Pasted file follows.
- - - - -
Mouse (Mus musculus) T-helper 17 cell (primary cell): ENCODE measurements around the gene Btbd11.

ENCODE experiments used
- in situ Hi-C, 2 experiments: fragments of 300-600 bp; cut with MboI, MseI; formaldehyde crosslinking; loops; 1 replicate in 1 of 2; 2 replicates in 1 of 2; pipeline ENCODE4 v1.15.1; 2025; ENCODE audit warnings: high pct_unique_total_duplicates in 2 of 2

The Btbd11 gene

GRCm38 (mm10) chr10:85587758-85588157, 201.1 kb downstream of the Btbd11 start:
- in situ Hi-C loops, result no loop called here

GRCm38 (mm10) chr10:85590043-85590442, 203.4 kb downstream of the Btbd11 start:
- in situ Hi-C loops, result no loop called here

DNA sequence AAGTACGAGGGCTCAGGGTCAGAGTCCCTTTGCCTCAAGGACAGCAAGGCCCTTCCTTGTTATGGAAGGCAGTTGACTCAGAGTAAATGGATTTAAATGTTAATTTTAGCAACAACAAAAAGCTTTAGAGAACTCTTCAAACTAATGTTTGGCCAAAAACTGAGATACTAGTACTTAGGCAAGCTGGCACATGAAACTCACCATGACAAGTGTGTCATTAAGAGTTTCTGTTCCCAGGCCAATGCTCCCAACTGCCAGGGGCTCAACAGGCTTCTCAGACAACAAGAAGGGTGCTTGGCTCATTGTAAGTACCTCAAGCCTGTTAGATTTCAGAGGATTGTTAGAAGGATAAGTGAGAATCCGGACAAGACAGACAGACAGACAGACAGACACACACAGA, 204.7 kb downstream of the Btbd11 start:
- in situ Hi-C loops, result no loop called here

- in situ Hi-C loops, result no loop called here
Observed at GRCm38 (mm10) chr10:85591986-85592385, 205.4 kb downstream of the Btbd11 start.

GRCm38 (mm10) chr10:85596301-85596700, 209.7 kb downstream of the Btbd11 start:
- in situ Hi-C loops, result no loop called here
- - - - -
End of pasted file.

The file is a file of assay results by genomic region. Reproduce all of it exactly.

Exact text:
Mouse (Mus musculus) T-helper 17 cell (primary cell): ENCODE measurements around the gene Btbd11.

ENCODE experiments used
- in situ Hi-C, 2 experiments: fragments of 300-600 bp; cut with MboI, MseI; formaldehyde crosslinking; loops; 1 replicate in 1 of 2; 2 replicates in 1 of 2; pipeline ENCODE4 v1.15.1; 2025; ENCODE audit warnings: high pct_unique_total_duplicates in 2 of 2

The Btbd11 gene

GRCm38 (mm10) chr10:85587758-85588157, 201.1 kb downstream of the Btbd11 start:
- in situ Hi-C loops, result no loop called here

GRCm38 (mm10) chr10:85590043-85590442, 203.4 kb downstream of the Btbd11 start:
- in situ Hi-C loops, result no loop called here

DNA sequence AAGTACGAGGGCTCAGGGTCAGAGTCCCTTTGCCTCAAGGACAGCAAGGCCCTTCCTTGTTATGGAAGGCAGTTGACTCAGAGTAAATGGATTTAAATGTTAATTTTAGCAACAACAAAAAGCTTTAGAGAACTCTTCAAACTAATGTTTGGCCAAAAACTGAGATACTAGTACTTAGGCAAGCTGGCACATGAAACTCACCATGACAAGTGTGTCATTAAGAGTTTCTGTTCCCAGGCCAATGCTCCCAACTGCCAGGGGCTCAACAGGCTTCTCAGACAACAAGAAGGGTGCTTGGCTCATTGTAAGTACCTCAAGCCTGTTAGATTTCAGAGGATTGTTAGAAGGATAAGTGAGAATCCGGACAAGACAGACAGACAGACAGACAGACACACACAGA, 204.7 kb downstream of the Btbd11 start:
- in situ Hi-C loops, result no loop called here

- in situ Hi-C loops, result no loop called here
Observed at GRCm38 (mm10) chr10:85591986-85592385, 205.4 kb downstream of the Btbd11 start.

GRCm38 (mm10) chr10:85596301-85596700, 209.7 kb downstream of the Btbd11 start:
- in situ Hi-C loops, result no loop called here